To revisit something in fiction, that is, to write again about an earlier episode in a story, is to enlarge upon it and to gain deeper understanding of a character’s inner life of memory, yearning, and reflection, filtered through the sieve of time’s passage.
Even as years leap forward, memory preserves moments in their clarity and fluidity. To write about a character’s memory is to open up a seam in time, to probe the heart and the psyche for a secret, a wound, or a marvel.
Cary Holladay’s new book of fiction, Brides in the Sky: Stories and a Novella, will be published in early 2019 by Ohio UP / Swallow Press. She is the author of seven previous books, including Horse People: Stories (Yellow Shoe Fiction Series, Louisiana State UP). Her awards include an O. Henry Prize and a fellowship from the National Endowment for the Arts. A native of Virginia, she teaches at the University of Memphis.
Author Photo Credit: © University of Memphis. Trey Clark.
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South 85 Journal is relaunching Converse College MFA program’s Julia Peterkin awards, starting with an all-new summer flash fiction contest. Like past awards, the contest will honor Julia Peterkin, an 1896 graduate of Converse College. In 1929, she won the Pulitzer Prize for Novel/Literature for her novel, Scarlet Sister Mary.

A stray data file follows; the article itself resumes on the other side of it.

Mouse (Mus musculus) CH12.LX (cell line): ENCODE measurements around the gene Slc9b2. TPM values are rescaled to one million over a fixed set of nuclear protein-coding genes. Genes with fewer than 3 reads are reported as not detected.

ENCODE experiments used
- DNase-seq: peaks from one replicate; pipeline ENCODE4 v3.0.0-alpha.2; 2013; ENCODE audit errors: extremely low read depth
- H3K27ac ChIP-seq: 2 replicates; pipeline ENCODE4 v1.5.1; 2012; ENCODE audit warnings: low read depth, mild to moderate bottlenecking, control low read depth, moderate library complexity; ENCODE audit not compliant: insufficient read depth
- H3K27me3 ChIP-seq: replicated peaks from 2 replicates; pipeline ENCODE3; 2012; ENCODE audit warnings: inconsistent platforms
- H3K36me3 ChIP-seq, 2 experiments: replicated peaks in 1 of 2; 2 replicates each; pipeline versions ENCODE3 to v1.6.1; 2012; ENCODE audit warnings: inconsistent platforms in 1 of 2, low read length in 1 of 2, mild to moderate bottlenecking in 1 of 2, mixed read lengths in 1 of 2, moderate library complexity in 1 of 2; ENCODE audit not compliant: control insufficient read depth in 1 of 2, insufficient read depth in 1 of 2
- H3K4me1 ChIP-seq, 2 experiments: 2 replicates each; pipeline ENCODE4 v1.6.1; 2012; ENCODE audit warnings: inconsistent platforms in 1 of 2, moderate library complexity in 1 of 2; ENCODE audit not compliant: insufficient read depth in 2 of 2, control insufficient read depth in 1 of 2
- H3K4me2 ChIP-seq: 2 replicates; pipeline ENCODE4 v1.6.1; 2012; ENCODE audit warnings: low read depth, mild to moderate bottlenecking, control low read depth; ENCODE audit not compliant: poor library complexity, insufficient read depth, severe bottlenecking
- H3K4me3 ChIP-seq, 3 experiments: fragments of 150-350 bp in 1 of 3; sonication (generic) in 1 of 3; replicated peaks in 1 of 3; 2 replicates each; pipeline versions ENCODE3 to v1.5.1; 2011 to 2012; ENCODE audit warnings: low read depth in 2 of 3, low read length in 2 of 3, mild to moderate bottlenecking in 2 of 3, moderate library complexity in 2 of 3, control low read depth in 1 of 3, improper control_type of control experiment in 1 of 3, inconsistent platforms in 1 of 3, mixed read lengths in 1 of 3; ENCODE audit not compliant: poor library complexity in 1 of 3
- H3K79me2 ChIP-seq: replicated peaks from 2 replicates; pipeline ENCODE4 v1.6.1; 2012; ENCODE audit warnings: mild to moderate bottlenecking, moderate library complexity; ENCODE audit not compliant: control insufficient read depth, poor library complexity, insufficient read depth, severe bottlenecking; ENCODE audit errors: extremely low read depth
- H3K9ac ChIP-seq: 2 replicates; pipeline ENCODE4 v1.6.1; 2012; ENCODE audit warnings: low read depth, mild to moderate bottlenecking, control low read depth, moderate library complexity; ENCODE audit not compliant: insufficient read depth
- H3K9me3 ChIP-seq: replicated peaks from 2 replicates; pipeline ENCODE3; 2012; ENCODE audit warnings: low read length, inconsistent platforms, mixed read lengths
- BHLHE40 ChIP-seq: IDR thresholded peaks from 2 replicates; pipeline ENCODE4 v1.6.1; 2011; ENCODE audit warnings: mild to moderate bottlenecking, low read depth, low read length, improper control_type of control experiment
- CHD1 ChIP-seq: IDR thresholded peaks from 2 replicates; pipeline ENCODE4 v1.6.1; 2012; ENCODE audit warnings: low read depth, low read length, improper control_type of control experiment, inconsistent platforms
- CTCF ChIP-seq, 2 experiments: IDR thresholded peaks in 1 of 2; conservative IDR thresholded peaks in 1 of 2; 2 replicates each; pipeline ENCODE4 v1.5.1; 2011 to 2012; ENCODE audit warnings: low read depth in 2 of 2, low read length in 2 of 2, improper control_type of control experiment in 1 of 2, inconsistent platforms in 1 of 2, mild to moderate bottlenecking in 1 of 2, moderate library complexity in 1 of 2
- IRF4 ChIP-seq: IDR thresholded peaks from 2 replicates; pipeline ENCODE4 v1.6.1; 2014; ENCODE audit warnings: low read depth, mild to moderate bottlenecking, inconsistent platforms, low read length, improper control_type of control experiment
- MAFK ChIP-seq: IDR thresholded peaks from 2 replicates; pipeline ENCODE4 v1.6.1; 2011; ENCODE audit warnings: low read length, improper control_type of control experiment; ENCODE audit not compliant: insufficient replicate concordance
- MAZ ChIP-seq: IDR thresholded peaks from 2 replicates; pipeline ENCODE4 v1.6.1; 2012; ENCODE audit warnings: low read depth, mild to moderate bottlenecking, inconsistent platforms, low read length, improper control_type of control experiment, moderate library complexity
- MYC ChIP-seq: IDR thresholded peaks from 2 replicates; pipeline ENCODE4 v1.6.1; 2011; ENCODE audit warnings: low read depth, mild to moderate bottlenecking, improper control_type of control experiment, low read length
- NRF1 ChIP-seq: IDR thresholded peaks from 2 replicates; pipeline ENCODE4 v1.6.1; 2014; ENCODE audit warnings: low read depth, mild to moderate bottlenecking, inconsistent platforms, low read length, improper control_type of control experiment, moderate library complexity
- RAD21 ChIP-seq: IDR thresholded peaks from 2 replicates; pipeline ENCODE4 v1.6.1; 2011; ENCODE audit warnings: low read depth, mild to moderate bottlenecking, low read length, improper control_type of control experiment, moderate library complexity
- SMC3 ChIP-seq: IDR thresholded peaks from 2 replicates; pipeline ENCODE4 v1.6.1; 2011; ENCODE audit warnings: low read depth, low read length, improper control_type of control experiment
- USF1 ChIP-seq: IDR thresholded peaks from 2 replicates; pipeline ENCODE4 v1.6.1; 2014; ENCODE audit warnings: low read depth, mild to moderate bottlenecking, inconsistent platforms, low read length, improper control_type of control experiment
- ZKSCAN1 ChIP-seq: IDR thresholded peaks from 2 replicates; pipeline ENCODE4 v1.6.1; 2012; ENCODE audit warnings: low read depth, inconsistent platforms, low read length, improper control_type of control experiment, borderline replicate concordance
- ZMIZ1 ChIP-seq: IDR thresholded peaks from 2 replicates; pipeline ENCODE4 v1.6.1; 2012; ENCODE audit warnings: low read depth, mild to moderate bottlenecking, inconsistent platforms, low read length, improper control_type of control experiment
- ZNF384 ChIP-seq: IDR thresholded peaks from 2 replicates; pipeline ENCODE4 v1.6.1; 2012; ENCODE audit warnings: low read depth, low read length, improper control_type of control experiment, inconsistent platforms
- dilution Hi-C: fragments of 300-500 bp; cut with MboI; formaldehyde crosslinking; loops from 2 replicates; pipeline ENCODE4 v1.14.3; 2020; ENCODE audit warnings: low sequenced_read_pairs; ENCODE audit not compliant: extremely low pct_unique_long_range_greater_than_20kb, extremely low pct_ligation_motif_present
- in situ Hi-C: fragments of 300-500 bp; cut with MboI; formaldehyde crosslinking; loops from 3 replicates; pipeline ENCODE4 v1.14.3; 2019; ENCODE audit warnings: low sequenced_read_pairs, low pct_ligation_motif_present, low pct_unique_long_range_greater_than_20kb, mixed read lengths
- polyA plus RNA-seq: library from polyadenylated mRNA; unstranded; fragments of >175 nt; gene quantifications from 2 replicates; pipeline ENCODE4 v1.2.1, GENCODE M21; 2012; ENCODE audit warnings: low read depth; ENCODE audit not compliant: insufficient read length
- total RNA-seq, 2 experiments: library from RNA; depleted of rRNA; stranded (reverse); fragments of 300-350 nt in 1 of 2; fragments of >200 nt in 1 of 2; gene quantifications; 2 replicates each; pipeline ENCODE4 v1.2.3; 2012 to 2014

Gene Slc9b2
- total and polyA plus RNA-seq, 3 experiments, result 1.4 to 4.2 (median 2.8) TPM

We will accept submissions for the Julia Peterkin Award for Flash Fiction June 25 through August 15. We will announce winners in October. One winner will receive a cash prize of $500, and we will name four runners up who will receive no prize. All five stories will appear in the Fall / Winter 2018 issue, which we will release December 15.
Submit your previously unpublished fiction of 850 words or less. As always, we are especially interested in stories that demonstrate a strong voice and/or a sense of place, but we consider all quality writing.
For more information or to submit, visit our contest page on Submittable.Read More »
The Spring / Summer 2018 Issue of South 85 Journal is now available online.